Because we both know just how important sleep is to having the energy to live one’s dreams, we’re excited for today’s guest post from Helena Pilih. A night owl turned sleep enthusiast, Helena is a contributor to Sleepio, an organisation co-founded by world sleep expert, Prof. Colin Espie, which offers the latest sleep improvement techniques grounded in Cognitive Behavioral Therapy (CBT).
Struggling to get to sleep can make anyone want to throw in the towel…errr…pillow. Luckily, for me that was hardly ever a problem. My sleep pattern was ‘broken’ in a different sense - along with many other people I had labelled myself a ‘night owl’.
Even though scientists don’t yet agree on the core function of sleep, the effects of sleep deprivation have taught us to think of sleep as fuel. Extensive research has thrown it in our faces that sleep deprived people don’t function as well physically, emotionally  or mentally  as they would after a good night’s sleep.
And yet I held onto my self-’diagnosis’ and got by on 4 hours of sleep, all the while underestimating how it was affecting me. Getting out of bed was a struggle most days and the afternoon dip in alertness and concentration was more of a pit in my case.
In fact, my whole day I would swing between feeling energetic and ready to take on whatever, followed by a deep crash into the ‘I just want to sleeeeep’ state. I was always just ‘pushing through’ until the next 4 or 5-hour respite and that’s no way to live life.
I had to accept the truth: my sleep pattern was stopping me from living my life fully.
Coming to terms
If you ask random people in the street, it’s likely that most will identify as either a morning lark or a night owl. The real truth is that these two categories fall either side of the spectrum – they are extremes and it is suggested that only about 10% of the population really fall under either category.
I likely didn’t and so I took action. Be honest with yourself – do you? How many opportunities have you missed out on because you were craving sleep?
The greatest improvement
Like me, you might force yourself to stay up late, but still have to rise early. I used to make up for this lack of sleep by bingeing on the weekends and holidays. This is all-too-common despite research advising that the difference in your rising time during the workweek compared to the weekends shouldn’t be more than a couple of hours.
On my night owl schedule I would always feel like I’d wasted half the day, waking up late and putting off work until the afternoon, leaving no time for fun.
In fact I noticed that on the days I woke up earlier I took up more activities, be it a trip to the gym or a trip to a neighbouring city I hadn’t visited before. Not only that, but also:
- I woke up energised;
- I got so much more done, in fact seeing how much I’d already done by 1 or 2pm would give me a much-needed afternoon energy boost.
- I could spend my evening downtime getting creative with my hobbies.
- Overall, I felt more accomplished and happier.
And so, rather than letting these awesome days happen only now and then, I strove to make them an every-day reality. I found the energy and inspiration to spend my Saturday and Sunday mornings out in the sunshine instead of sleeping in. Now that I’m no longer chained down by an underlying craving for sleep, I am also more open to whatever comes my way – be it extra responsibility at work, or an adventure on the weekend!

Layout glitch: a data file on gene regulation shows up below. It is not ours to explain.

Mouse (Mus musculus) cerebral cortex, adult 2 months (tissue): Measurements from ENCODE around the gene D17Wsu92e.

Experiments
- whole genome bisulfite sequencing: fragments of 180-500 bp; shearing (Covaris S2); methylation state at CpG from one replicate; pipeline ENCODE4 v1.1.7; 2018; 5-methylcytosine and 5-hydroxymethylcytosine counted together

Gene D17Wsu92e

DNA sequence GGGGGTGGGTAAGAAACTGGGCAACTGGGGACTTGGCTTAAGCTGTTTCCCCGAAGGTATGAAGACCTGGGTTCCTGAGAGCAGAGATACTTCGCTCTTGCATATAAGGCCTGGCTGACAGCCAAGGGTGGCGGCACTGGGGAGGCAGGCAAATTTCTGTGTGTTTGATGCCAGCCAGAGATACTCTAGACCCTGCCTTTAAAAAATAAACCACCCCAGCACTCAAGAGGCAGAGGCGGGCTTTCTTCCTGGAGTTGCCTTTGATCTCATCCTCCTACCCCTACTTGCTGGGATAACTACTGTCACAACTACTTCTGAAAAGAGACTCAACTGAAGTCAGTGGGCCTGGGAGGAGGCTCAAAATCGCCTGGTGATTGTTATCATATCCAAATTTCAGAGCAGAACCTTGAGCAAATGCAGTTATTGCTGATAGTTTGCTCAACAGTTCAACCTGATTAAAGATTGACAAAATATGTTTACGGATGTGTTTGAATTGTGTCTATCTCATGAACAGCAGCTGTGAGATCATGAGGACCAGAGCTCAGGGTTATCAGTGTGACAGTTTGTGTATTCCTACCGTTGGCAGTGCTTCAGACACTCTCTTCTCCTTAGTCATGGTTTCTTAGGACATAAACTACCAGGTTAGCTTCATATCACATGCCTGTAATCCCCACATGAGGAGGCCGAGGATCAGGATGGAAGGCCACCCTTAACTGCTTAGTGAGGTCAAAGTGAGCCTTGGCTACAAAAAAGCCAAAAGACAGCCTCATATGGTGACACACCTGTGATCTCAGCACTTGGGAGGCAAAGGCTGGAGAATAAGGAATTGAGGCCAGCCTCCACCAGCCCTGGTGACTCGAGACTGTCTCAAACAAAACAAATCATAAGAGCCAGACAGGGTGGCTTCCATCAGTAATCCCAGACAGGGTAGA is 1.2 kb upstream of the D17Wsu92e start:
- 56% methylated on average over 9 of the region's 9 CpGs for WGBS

My sleep rules
Aside from having a general goal of being tucked up and asleep by 11pm and out of bed by 6am, there are a few more rules I implemented to abandon the night owl schedule:
1. Listening to the signal from my body clock.
Whether you’re catching up on your favourite television series, or you’ve got a book you can’t put down, it can be tempting to ignore your eyelids drooping and stay up into the night. I found myself doing this almost every night and, once I’d retreated to my bed, felt like I’d ‘missed’ my chance to get to sleep.
Your internal rhythm, the body clock, will send signals when it’s bedtime and this should, along with high sleep pressure, propel you to go to bed. All you have to do is not fight it!
For inspiration on how to give up evening distractions, see how Betsy and Warren gave up cable!
2. Resist the call of the snooze button.
I used to hit snooze 5-10 times before finally getting out of bed. Bad idea.
Your body clock initiates the release of alertness-promoting hormones into the bloodstream ahead of your wake-up time to better prepare you for getting up and out of bed. Trying to go back to sleep after snoozing can confuse this natural process, leaving me feeling worse than when I first woke up.
I find it easier to cut things out completely than do them in moderation, so I don’t let myself hit that snooze button at all anymore. This isn’t to say that I don’t have a lie in now and then, I just set my alarm later!
3. Embracing the morning light.
I no longer use heavy curtains in my bedroom, even though my window faces east. Instead, I allow the morning light to help me wake up and become alert. This has been shown to help synchronise the body clock for the day .
Think on this
We are said to spend a third of our lifetimes sleeping. Far more than an interruption to our lives, sleep is an investment in tomorrow’s self. Speaking from experience, life is better and brighter when you’re not living it half-asleep all the time.
 Lim, J., Dinges, D.F. Sleep deprivation and vigilant attention. Department of psychology, University of Pennsylvania.
 Durmer, J.S., Dinges, D.F. (2005). Neurocognitive consequences of sleep deprivation. Seminars in Neurology 25(1), 117-129.
 Mishima, K., Okawa, M., Hishikawa, Y., Hozumi, S., Hori, H., Takahashi, K. (1994). Morning bright light therapy for sleep and behavior disorders in elderly patients with dementia. Acta Psychiatrica Scandinavica 89(1), 1-7.